U.S. Supreme Court likely to hear Texas redistricting case
Federal panel finds 'intentional' discrimination
SAN ANTONIO – The U.S. Supreme Court is likely to hear the Texas redistricting case in which a three-judge federal panel ruled against the state in a 2-1 decision.
"The state of Texas purposely and intentionally, with full knowledge of what they were doing, discriminated against Latinos and African-American voters," said Luis Vera, the national general counsel of the League of United Latin American Citizens, or LULAC, who has argued the case over the last several years.
Vera said the panel was specifically referring to the redistricting map drawn in 2011, which affects many urban and rural areas of Texas, including Bexar County. He said similar rulings have been handed down before Thursday's decision.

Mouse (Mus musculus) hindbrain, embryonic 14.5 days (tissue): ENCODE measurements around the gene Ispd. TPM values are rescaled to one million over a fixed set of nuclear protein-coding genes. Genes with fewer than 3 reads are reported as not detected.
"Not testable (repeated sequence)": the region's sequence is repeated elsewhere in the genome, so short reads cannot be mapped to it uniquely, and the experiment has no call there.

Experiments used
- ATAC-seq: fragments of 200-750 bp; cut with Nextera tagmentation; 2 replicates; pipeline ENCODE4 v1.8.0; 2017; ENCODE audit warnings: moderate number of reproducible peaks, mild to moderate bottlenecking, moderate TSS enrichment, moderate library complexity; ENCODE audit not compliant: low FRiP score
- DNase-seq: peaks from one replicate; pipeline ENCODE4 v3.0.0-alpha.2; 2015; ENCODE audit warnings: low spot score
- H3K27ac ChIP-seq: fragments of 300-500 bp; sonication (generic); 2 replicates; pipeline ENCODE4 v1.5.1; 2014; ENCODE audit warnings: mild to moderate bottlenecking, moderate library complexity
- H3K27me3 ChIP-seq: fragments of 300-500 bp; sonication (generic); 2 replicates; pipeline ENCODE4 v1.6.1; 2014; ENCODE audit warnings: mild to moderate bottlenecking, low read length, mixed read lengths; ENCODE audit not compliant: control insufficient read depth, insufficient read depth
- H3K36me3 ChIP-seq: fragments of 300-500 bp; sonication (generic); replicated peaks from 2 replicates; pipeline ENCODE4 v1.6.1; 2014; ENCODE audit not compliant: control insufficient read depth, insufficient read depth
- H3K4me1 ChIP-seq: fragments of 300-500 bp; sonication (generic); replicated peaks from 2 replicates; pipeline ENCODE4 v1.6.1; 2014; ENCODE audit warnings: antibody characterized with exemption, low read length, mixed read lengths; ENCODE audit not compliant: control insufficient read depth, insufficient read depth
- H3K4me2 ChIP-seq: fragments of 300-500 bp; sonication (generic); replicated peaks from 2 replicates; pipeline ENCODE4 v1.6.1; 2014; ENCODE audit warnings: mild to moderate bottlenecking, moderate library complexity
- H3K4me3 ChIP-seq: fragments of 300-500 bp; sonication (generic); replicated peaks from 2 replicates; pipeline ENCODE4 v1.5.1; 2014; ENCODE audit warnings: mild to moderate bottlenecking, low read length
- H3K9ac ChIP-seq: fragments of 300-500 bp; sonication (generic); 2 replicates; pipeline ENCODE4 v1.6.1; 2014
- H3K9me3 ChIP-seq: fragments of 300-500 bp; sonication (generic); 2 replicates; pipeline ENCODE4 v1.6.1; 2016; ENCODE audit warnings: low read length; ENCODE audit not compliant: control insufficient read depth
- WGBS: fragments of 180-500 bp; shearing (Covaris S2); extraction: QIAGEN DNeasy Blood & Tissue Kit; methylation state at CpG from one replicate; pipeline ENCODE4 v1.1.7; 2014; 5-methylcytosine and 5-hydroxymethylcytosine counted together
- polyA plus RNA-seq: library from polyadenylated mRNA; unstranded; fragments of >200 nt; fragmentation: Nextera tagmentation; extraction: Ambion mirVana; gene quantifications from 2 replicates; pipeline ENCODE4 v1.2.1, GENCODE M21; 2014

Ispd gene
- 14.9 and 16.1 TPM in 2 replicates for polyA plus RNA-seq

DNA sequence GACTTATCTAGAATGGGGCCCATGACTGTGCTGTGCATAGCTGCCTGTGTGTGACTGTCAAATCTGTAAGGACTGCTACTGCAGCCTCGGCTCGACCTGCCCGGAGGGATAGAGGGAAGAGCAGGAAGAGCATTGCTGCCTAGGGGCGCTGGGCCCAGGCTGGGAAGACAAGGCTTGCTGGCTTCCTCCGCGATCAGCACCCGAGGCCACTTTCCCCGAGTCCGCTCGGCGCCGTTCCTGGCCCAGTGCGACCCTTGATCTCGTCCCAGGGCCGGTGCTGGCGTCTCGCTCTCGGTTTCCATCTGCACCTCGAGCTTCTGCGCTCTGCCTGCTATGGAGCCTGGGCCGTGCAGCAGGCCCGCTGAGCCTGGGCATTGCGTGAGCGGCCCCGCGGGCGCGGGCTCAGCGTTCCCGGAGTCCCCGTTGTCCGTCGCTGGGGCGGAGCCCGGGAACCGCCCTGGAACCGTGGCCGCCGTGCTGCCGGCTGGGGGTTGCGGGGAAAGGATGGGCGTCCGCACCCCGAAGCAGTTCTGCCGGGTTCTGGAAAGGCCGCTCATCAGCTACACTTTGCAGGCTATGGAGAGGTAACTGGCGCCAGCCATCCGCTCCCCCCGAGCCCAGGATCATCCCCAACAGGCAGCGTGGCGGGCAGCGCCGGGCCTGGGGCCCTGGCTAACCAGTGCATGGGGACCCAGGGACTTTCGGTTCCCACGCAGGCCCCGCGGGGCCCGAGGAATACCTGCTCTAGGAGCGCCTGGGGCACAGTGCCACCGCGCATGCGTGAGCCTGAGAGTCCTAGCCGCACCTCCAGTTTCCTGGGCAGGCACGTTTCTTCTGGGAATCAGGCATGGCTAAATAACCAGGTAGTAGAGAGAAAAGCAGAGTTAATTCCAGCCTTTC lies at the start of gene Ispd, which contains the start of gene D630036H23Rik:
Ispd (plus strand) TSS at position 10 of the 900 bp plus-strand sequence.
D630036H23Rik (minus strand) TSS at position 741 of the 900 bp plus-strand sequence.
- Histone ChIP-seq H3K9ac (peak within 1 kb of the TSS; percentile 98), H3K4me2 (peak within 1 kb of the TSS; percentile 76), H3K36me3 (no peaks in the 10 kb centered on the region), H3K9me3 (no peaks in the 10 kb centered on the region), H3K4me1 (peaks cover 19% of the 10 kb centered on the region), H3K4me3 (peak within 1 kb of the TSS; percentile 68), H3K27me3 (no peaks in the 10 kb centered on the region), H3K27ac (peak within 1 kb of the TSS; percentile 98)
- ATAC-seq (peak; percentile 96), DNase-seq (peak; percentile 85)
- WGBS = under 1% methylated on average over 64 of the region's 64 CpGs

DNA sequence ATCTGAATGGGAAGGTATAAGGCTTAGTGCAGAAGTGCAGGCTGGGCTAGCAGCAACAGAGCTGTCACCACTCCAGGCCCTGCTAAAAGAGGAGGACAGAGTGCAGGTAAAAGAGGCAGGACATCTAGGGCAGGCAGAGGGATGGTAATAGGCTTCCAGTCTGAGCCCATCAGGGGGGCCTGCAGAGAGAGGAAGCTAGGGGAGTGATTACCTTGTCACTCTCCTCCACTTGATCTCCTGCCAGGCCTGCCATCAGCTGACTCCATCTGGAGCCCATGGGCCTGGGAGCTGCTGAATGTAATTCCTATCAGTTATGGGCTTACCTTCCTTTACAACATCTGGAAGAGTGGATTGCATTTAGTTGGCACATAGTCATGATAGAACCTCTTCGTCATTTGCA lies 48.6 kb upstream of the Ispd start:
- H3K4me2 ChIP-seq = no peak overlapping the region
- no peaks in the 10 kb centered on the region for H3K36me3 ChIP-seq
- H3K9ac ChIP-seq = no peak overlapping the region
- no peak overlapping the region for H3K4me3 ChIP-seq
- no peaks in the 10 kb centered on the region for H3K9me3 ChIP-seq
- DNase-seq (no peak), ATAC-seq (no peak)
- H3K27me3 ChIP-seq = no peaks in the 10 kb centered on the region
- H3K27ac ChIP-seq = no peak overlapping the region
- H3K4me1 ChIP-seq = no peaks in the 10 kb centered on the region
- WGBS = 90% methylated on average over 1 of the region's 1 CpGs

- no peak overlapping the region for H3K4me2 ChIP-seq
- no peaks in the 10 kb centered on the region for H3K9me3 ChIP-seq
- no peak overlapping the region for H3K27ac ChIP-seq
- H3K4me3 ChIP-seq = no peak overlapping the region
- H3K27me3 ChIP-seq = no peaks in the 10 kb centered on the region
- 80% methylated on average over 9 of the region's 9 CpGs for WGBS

"In (Washington), D.C, the federal court in Corpus (Christi), the federal courts in San Antonio, the Fifth Court of Appeals," Vera said.
Vera said the lone dissenting judge considered the 2011 map "partisan gerrymandering."
"Why is it that when the majority of Democrats are white Anglo, yet the only ones affected are Latino and black Democrats?" Vera asked.
He said both sides will return to federal court in San Antonio next week for a status hearing.
Vera said it's expected if Governor Greg Abbott calls a special legislative session, Texas lawmakers will have the first crack at fixing the 2011 map. If not, the federal judges will step in, Vera said.
Vera said there also could be a state and federal compromise.
Vera said the lines must be redrawn by 2018. He said even then, a new map is required after the U.S. Census in 2020.
In a statement, Attorney General Ken Paxton said the ruling was moot because the current map drawn in 2013 is a compromise following a court challenge at the time. But Vera said it was a temporary fix after the Supreme Court sent back the 2011 map.
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